Inactivation of Ube3a in P19 embryonic carcinoma cells by RNA interference

Date of Completion

January 2006


Biology, Molecular|Biology, Genetics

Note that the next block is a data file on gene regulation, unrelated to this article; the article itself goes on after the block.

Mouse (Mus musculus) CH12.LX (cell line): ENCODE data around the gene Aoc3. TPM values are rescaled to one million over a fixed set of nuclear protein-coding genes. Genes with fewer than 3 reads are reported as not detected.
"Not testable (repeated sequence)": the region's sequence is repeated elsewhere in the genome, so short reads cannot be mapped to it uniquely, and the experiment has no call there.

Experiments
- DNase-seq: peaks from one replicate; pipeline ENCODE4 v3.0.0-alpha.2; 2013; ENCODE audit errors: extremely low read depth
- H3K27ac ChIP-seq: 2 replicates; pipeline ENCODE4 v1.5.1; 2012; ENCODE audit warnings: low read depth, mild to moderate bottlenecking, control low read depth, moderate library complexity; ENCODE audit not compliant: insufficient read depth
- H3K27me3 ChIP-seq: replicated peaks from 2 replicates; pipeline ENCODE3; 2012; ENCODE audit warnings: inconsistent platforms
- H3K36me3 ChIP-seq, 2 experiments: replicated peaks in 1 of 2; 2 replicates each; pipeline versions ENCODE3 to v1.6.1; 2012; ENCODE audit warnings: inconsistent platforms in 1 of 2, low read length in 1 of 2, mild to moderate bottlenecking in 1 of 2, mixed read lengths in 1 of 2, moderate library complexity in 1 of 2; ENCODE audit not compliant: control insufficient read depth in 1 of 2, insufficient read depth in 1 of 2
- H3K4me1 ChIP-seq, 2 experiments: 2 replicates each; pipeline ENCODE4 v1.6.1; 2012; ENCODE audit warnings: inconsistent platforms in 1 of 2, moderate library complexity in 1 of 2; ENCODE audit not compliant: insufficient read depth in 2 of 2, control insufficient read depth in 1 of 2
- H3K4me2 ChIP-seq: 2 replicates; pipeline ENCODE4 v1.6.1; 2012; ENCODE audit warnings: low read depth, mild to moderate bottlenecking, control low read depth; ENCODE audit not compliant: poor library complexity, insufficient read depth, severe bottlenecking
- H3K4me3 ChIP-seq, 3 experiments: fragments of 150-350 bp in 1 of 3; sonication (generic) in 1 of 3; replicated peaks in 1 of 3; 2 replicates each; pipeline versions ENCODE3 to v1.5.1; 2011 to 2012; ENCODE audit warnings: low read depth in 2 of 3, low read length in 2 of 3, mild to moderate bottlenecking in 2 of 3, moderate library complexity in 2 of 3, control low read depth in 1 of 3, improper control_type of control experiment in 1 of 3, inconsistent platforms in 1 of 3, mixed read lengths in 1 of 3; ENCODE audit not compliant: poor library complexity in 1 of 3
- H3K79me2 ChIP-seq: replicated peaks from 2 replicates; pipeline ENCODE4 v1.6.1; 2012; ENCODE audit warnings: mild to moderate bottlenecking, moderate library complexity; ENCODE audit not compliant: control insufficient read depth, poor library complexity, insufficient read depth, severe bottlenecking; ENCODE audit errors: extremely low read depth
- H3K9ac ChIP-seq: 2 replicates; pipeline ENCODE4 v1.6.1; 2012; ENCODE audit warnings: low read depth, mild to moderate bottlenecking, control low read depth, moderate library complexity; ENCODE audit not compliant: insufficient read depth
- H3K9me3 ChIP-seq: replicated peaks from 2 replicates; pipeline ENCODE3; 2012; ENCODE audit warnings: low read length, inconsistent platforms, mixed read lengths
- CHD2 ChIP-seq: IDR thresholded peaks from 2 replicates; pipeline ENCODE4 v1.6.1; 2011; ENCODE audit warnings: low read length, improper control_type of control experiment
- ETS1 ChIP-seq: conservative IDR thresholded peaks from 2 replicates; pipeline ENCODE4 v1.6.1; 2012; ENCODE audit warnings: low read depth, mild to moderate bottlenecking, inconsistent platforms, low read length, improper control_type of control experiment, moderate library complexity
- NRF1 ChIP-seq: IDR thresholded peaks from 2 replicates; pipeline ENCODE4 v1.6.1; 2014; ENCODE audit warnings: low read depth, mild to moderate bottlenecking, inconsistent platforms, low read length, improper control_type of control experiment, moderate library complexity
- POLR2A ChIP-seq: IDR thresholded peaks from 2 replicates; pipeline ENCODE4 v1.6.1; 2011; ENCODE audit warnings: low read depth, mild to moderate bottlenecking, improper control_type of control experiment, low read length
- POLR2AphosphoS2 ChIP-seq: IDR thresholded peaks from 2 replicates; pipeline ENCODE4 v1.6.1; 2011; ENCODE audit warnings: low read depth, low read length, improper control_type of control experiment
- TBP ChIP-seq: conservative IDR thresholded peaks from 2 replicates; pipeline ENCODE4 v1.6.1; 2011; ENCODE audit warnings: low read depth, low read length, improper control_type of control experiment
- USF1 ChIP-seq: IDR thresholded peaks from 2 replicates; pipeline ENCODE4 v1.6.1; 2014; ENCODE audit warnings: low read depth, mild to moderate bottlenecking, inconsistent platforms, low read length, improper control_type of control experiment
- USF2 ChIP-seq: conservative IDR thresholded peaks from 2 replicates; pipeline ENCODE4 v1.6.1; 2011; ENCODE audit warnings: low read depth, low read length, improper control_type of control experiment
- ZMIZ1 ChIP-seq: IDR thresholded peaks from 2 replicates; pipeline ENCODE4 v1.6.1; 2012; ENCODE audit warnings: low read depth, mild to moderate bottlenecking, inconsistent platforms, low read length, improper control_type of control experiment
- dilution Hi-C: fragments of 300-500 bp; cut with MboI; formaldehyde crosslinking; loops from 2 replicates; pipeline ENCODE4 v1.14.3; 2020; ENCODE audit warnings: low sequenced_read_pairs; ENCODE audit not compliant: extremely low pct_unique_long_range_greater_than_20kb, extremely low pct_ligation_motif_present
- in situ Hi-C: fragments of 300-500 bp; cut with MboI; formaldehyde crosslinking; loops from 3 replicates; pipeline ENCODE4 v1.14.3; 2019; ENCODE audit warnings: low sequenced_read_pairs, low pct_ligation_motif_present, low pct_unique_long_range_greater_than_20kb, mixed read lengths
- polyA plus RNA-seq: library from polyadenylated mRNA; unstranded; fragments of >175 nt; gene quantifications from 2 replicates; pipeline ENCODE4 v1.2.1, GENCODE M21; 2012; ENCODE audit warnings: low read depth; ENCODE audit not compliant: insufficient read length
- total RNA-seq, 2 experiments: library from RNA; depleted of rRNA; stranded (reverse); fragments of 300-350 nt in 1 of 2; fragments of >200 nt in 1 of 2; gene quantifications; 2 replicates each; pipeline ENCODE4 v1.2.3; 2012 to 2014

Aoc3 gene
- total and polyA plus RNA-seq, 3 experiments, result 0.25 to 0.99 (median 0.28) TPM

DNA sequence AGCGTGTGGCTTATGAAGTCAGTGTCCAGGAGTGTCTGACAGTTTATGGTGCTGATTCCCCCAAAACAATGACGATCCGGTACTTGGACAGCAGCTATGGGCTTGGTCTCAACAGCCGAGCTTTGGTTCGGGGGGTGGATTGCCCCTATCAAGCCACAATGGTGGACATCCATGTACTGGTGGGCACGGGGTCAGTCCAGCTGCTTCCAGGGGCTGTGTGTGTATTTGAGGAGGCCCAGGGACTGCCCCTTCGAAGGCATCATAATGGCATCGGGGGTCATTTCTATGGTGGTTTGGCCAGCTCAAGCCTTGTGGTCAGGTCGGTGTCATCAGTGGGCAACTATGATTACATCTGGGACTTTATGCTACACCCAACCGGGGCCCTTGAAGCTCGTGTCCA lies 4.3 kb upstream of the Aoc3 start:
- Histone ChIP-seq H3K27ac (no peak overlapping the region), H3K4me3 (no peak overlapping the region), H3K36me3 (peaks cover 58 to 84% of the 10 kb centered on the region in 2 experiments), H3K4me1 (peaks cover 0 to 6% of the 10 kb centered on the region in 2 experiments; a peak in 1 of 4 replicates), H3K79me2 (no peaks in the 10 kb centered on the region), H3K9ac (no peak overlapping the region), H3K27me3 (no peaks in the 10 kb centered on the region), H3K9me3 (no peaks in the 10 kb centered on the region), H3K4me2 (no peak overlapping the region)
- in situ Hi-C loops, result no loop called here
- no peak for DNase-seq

UBE3A, the gene associated with the neurogenetic disorder Angelman syndrome (AS), is imprinted in certain regions of normal brain, where it is expressed from the maternal allele only, while in most other tissues, the gene is biallelically expressed. One current hypothesis for the silencing of paternal UBE3A is based on mouse data showing that the large, noncoding, brain-specific, paternally expressed antisense (Ube3a-ATS) transcript overlaps most of the coding sequence of Ube3a. This suggests that the sense and antisense transcripts might regulate each other, possibly via RNA-RNA interaction. ^ The murine P19 embryonic carcinoma (EC) cell line, a widely used model of in vitro neuronal differentiation, is a suitable system for studying certain aspects of the interaction between Ube3a and Ube3a-ATS. We optimized the conditions for P19 cell culture and differentiation and studied gene-specific knockdown generated by siRNAs. Due to the transient nature of siRNA-induced silencing in the rapidly dividing P19 cells, we used a 7SK polymerase III promoter vector including a matrix-associated region (MAR) sequence to express shRNAs targeting Ube3a and achieved stable knockdown of Ube3a RNA and protein levels in P19 cells. Although gross neuronal morphology was not affected by shRNA-mediated knockdown of Ube3a in P19 cells, increased expression of Ube3a-ATS was observed. The levels of the Ube3a-ATS transcript are augmented in the nuclear fraction of P19 cells upon Ube3a knockdown, a result consistent with the predominant nuclear localization of Ube3a-ATS in P19 cells. Cell fractionation experiments reveal efficient knockdown of all Ube3a isoforms by shRNA expression, including two large (≥10kb) transcripts that are localized exclusively in the nucleus. Although knockdown of the large nuclear transcripts could suggest that the shRNAs against Ube3a act in the nucleus, the marked increase of the Ube3a-ATS transcript in the nuclear fraction suggests an alternative mechanism whereby Ube3a-ATS up-regulation represses Ube3a in cis. We propose that normally the Ube3a protein represses Ube3a-ATS expression via chromatin silencing or ubiquitin-mediated pathway. Upon Ube3a knockdown, the Ube3a-ATS transcript is up-regulated and could induce silencing of the large Ube3a isoforms in the nucleus. The observed up-regulation of Ube3a-ATS might contribute to the AS phenotype. ^